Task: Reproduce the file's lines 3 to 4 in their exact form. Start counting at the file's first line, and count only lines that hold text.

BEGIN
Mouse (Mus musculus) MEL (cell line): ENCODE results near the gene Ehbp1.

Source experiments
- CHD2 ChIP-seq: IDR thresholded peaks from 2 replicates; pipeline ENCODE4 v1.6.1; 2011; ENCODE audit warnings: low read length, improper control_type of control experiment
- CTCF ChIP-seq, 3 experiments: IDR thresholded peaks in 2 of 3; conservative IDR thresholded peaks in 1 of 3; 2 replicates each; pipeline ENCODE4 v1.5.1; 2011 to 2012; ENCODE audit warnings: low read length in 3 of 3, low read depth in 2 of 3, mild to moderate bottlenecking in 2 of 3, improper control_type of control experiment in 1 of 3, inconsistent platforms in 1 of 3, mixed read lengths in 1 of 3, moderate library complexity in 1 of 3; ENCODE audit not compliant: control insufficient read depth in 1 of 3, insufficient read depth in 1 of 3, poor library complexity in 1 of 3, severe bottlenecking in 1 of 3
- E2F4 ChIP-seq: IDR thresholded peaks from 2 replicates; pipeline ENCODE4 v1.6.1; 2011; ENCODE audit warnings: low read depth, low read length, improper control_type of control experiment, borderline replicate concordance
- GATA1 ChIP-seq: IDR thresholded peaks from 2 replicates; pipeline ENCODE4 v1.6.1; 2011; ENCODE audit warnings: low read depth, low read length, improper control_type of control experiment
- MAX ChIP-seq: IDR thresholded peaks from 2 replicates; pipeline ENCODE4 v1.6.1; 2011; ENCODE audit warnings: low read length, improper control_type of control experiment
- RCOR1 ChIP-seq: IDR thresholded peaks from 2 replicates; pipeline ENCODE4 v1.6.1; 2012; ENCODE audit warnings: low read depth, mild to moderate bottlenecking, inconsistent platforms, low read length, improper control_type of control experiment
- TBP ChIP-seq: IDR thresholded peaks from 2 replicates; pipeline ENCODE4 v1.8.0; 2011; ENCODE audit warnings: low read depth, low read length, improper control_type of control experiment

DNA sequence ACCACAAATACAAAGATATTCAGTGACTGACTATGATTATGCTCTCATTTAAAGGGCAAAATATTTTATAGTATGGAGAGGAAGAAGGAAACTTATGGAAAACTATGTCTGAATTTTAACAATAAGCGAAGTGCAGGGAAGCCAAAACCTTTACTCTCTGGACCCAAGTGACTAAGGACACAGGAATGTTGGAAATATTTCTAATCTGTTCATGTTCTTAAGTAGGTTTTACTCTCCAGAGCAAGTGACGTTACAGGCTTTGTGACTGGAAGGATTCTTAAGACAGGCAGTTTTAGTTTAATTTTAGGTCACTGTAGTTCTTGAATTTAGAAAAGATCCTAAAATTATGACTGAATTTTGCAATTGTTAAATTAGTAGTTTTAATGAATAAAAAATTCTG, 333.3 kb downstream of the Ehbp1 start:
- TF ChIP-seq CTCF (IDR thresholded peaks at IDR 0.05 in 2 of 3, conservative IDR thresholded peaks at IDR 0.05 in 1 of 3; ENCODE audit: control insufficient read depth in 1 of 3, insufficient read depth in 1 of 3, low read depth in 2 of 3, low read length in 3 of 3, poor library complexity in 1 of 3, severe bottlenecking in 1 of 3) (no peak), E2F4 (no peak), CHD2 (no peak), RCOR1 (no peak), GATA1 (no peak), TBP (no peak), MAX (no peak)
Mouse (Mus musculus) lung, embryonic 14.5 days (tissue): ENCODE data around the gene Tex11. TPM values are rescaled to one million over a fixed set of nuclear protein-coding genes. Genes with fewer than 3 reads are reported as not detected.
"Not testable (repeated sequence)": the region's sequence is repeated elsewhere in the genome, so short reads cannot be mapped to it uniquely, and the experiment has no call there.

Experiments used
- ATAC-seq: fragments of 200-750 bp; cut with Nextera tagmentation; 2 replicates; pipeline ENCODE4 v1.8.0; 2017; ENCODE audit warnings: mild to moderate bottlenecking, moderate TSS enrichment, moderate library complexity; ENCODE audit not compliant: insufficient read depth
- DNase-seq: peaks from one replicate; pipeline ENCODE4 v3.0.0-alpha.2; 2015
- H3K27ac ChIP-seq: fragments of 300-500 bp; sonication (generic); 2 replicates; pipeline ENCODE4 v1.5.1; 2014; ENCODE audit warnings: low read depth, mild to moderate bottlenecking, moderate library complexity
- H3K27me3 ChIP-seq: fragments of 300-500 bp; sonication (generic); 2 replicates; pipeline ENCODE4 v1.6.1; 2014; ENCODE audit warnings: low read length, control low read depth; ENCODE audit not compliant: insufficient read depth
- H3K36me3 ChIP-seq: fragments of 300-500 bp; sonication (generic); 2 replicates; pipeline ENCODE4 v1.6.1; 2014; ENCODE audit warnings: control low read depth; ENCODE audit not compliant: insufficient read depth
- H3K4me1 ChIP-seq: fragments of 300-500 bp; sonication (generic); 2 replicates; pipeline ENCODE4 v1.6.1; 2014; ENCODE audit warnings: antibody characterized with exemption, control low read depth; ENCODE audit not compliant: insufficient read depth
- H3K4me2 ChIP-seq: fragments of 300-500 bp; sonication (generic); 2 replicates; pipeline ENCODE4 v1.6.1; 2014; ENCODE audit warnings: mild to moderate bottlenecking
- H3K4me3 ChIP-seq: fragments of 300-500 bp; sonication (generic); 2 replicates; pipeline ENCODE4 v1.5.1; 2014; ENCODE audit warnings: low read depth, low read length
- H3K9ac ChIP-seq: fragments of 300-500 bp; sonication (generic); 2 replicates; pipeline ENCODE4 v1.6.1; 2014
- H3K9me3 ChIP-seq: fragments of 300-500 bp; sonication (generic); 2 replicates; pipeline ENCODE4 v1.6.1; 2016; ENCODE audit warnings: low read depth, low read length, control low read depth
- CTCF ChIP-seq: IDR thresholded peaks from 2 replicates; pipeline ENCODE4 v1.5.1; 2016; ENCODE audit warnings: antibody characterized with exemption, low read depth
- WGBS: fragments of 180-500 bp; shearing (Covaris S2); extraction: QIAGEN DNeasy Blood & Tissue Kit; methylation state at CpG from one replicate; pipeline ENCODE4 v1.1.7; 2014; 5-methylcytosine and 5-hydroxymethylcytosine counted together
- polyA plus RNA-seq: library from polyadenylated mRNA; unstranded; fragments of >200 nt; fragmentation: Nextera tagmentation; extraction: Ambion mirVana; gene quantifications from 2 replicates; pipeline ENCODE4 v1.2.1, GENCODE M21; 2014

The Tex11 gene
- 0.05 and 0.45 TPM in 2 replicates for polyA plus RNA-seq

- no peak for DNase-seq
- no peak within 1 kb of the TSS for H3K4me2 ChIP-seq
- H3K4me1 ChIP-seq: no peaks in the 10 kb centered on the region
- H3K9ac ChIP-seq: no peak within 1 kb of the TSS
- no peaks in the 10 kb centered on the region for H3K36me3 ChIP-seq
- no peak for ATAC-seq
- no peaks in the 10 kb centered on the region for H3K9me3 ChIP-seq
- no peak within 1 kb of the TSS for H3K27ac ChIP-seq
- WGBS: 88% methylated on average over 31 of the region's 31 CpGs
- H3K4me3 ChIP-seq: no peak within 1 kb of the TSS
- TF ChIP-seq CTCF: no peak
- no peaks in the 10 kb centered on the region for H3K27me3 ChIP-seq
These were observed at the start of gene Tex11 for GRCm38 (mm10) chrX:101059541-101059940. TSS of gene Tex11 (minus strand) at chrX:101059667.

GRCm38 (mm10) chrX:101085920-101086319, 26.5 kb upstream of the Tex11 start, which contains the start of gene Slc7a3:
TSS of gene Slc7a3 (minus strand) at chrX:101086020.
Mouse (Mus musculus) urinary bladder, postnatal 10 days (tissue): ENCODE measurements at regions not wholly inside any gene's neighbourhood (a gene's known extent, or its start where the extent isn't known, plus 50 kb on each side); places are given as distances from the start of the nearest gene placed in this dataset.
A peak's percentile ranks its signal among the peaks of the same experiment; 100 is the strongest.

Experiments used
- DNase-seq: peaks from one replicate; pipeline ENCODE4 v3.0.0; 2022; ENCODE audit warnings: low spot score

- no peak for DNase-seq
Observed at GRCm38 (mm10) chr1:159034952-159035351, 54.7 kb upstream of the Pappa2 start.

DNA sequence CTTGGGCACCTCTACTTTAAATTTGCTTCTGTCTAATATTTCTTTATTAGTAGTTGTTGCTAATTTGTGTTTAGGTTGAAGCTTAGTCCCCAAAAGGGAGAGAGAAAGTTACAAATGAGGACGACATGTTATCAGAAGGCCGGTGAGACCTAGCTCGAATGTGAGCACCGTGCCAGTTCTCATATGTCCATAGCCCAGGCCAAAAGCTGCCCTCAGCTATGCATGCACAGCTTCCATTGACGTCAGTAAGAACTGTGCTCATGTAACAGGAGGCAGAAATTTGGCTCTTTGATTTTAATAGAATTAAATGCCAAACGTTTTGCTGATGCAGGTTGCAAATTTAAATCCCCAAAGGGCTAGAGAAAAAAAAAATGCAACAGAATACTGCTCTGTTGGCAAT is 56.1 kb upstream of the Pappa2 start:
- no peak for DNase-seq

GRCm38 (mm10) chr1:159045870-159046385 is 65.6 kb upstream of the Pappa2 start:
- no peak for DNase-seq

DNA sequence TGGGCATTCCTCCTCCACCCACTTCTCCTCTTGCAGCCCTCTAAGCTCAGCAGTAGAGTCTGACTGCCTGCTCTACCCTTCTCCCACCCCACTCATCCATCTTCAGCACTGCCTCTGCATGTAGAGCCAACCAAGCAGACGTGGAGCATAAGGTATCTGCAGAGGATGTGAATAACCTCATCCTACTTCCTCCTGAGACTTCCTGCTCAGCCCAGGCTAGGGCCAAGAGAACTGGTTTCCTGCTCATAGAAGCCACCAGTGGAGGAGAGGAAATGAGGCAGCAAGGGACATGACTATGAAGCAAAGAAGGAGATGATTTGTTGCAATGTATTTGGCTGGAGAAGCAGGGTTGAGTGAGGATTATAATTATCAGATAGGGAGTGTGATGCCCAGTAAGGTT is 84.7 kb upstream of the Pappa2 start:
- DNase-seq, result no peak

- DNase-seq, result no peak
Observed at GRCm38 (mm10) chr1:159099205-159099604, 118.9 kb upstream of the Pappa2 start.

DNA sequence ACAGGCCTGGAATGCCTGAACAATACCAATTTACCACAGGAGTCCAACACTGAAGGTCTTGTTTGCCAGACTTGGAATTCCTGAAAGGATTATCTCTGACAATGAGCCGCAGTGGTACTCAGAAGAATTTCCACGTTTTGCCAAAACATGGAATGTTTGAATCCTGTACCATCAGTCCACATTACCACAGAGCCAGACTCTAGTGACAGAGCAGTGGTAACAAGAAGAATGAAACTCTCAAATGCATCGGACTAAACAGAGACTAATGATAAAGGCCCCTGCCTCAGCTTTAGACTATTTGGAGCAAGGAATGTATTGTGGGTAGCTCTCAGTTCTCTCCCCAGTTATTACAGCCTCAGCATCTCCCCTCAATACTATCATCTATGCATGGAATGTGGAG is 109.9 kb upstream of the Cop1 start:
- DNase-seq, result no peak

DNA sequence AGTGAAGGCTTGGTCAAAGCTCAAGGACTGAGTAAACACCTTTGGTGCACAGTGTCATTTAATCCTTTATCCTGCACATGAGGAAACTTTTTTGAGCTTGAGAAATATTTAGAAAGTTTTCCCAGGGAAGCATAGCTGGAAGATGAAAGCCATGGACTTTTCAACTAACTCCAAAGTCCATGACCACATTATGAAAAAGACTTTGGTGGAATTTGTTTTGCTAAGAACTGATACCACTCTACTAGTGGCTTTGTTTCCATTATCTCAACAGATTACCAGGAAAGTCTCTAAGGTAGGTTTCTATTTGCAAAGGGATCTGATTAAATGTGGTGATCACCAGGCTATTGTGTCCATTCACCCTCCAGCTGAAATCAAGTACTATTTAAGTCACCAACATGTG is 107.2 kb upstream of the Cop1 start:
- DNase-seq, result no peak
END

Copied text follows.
- CHD2 ChIP-seq: IDR thresholded peaks from 2 replicates; pipeline ENCODE4 v1.6.1; 2011; ENCODE audit warnings: low read length, improper control_type of control experiment
- CTCF ChIP-seq, 3 experiments: IDR thresholded peaks in 2 of 3; conservative IDR thresholded peaks in 1 of 3; 2 replicates each; pipeline ENCODE4 v1.5.1; 2011 to 2012; ENCODE audit warnings: low read length in 3 of 3, low read depth in 2 of 3, mild to moderate bottlenecking in 2 of 3, improper control_type of control experiment in 1 of 3, inconsistent platforms in 1 of 3, mixed read lengths in 1 of 3, moderate library complexity in 1 of 3; ENCODE audit not compliant: control insufficient read depth in 1 of 3, insufficient read depth in 1 of 3, poor library complexity in 1 of 3, severe bottlenecking in 1 of 3